Please help identify this wire

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  #1  
Old 07-18-07, 10:28 PM
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Please help identify this wire

I have the wire running to the main breaker in my panel and it has the following written on the side of the wire. I am trying to figure out what gauge it is. The wire says, "GENERAL CABLE 3 TYPE THW 600V MTW GUARDIANT 090 3 MACHINE TOOL WIRE OIL RESISTANT 60 C"

Thanks ahead of time.
 
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  #2  
Old 07-19-07, 04:13 AM
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From the information you gave it is a Thermoplastic (T), Heat resistant (H), and can be used in wet or dry conditions (W). I am assuming it has copper conductors, and could possibly be a 3 gauge wire, which will handle from 100 amps in a raceway or 145 amps in free air. Describe the situation in which it is installed and where it goes, and what is supplies.
 
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Old 07-19-07, 09:00 AM
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my aerial line comes from my meter (meter on pole) and ends just before it goes into the conduit on the side of my house. this is where 6 runs of this wire start by being clamped to the end of the aerial line. THe 6 runs go throught the conduit and come into the house, where 3 of each feed my two seperate 100amp load center panels. I wanted to upgrade one of hte panels to 150 amp but i did not know if this wire would handel it.
 
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Old 07-19-07, 09:18 AM
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I'd say 99% chance that no, it will not handle it. Services are almost never installed with larger wire than necessary, so if you have a 100A service you have 100A wire.

What you have now is actually two parallel 100A services which equivalent to a 200A service. Upgrading beyond 200A will require replacement of the meter, meter base, grounding electrode system, and perhaps the power company lines as well.

Are you tripping the main breaker in your panel now? If so, you could just have a faulty main breaker and not a capacity problem. This would need to be verified by an electrician with a clamp ammeter. It's fairly rare to actually trip the main breaker on overcurrent unless you have installed some huge load like a spa, A/C or electric heating which the panel was not designed to accommodate.
 
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Old 07-19-07, 09:45 AM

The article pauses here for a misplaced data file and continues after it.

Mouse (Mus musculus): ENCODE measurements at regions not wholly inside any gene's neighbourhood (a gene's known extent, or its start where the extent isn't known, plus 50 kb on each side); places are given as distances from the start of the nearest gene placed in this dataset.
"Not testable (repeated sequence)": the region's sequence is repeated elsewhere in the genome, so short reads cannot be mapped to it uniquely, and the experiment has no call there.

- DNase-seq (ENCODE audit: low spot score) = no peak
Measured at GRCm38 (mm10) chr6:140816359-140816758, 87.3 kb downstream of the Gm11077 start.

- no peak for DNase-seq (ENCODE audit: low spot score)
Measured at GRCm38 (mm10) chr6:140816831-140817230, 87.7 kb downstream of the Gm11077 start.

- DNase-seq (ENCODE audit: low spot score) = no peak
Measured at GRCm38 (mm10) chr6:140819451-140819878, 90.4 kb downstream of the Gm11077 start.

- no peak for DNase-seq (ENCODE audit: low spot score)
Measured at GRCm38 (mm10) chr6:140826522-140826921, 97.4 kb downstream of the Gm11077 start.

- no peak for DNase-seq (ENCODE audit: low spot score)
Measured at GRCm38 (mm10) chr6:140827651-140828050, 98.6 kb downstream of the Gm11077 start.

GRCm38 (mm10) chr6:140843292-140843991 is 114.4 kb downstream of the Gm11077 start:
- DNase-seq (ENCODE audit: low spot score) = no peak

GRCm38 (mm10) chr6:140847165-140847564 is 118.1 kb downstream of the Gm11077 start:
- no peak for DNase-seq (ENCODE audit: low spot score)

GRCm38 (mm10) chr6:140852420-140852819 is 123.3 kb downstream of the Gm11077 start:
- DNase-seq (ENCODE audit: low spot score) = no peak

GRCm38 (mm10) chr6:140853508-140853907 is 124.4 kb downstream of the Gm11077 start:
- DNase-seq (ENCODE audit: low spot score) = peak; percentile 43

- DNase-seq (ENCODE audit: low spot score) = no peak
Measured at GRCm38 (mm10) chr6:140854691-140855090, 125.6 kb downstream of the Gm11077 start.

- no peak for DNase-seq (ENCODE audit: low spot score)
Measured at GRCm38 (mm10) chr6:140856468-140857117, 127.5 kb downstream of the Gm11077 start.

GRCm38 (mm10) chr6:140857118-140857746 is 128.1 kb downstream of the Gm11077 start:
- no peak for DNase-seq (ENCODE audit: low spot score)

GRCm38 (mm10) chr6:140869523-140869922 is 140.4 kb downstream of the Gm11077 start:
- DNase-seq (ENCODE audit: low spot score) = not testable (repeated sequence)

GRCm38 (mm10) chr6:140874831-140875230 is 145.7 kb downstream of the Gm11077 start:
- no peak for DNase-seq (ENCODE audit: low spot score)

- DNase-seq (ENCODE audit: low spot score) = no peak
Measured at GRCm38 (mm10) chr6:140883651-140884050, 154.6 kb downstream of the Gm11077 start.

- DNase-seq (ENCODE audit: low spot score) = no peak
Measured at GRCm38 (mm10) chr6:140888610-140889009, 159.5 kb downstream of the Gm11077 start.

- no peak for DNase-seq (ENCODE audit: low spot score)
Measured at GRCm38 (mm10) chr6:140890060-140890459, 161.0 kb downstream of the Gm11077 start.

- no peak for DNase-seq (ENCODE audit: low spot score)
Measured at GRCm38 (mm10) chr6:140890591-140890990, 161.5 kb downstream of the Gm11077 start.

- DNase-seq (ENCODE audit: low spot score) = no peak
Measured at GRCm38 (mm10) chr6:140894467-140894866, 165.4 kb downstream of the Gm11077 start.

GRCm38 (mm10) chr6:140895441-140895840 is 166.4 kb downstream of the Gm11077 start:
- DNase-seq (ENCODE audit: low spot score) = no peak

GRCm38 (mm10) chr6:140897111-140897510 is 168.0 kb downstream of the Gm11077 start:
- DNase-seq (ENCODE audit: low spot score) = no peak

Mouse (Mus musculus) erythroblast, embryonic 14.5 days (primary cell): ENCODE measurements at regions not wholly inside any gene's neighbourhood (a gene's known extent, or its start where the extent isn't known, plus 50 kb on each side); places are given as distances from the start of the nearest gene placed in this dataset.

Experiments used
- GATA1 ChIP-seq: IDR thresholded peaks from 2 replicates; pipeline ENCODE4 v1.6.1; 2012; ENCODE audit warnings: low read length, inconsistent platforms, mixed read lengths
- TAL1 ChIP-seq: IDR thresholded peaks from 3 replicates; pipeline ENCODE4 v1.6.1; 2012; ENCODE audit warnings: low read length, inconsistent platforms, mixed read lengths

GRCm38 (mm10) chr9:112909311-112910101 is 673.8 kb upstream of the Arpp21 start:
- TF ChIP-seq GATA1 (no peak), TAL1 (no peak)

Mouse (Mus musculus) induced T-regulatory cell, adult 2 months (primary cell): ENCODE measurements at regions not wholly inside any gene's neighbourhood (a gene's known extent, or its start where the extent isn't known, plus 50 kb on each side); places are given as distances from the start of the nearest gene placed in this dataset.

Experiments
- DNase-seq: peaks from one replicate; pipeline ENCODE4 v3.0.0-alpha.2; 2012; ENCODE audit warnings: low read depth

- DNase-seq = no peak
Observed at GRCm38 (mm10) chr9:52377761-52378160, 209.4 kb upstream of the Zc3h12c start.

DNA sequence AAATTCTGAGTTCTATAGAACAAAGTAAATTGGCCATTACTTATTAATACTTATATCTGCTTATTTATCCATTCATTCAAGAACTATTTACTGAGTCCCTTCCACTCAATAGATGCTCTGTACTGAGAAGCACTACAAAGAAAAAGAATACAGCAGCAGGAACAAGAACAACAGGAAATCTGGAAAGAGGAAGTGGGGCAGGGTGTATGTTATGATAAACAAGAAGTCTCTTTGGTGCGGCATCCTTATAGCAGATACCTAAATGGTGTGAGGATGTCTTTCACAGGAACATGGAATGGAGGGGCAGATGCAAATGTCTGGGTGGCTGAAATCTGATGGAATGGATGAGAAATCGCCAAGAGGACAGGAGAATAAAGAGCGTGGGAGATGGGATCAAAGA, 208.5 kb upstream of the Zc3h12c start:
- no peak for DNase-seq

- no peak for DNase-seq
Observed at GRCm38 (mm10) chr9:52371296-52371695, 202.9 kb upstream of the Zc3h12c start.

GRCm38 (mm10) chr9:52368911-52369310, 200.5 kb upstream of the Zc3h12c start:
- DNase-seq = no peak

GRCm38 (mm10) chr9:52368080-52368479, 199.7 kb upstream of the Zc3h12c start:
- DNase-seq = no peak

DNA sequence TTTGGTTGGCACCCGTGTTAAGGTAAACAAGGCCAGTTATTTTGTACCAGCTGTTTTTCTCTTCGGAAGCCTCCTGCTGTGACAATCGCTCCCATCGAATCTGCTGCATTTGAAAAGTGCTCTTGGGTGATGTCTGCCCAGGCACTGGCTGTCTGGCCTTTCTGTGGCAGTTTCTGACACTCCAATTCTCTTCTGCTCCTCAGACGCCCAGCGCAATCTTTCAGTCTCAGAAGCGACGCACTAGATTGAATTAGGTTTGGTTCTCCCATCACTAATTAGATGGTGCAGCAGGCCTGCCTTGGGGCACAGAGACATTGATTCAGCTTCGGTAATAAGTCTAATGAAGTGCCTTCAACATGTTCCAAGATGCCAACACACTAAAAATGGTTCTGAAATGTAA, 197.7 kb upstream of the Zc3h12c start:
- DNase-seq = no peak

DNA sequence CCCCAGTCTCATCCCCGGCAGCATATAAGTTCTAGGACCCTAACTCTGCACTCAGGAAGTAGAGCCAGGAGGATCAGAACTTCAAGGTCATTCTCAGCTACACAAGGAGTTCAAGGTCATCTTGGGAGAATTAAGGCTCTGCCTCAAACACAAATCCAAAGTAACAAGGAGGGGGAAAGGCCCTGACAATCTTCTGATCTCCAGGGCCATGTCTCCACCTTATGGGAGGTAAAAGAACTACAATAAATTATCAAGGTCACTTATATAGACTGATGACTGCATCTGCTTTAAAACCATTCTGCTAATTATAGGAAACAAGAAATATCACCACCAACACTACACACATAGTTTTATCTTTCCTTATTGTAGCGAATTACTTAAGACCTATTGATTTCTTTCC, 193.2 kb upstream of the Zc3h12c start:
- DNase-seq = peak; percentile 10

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I wanted to install a tankless water heater that requred three 50 amp breakers.
 
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Old 07-19-07, 09:46 AM
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The tankless water heater sellers rarely tell their customers that a large percentage of them will need electrical service upgrades...
 
  #7  
Old 07-19-07, 10:06 AM
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Yes, I have not bought it yet for that reason. I was wondering, with two 100 amp panels, could i put two 50amp breakers in one panel and one 50 amp in the other ?
 
  #8  
Old 07-19-07, 10:10 AM
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Let's see. Two 50 amp circuits in a 100 amp panel means that the panel is essentially maxed out, since those 50 amp circuits would be running at the same time. What would you do with everything else in that panel?

I think you just might max out the 200 amp panel with three 50 amp circuits and the existing load.

You might want to rethink this idea.
 
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Old 07-19-07, 10:32 AM
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I hate to step in on this part but i going to agree with Racraft with the issuse with the exsting loadcentre you haveing now.

Please belive me on this one i have alot expernice with this one and you may not be happy with this one [ i am electrician btw ]

One , with the instat waterheater you plan to install you will defintly have to upsize the service system up to either 320 or 400 amp service and the cost go pretty high with it. [ please dont ask the price in here thanks ]

Second thing is the Power Company may charge you extra due they have to change the service drop and also change the transformer and also it will affect other peoples whom using this tranformer to feed few other house as well.
the common thing will do is make the light blink more noticeable.

Thrid i do not know where ya loactaed if you are in northen area the city or well water if they are very cold you may end up getting luke warm water not really hot if you run the Instat water heater full speed with high water flowage

few case i heard in short while some of them did disconnected the instat water heater and go back with storage tank type again

If you still want the instat water heater why not check out the gas verson they will really kick butt with it but you have have to change the gas pipe to handle the extra flowage of gas

so the choice is your here

Merci , Marc
 
  #10  
Old 07-19-07, 11:39 AM
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The tankless water heater models that require 3x50A circuits usually specify minimum incoming service of 300A. There are smaller tankless units that are compatible with a 200A service, but they have lower flow capabilities. Since you only have 200A, you would need to upgrade to a "residential grade" 320/400A service. This upgrade is usually several thousand dollars. Tankless water heaters are rarely a good idea outside of new construction as the cost to upgrade the electrical or gas services far exceeds the potential energy savings over a traditional tank heater.
 
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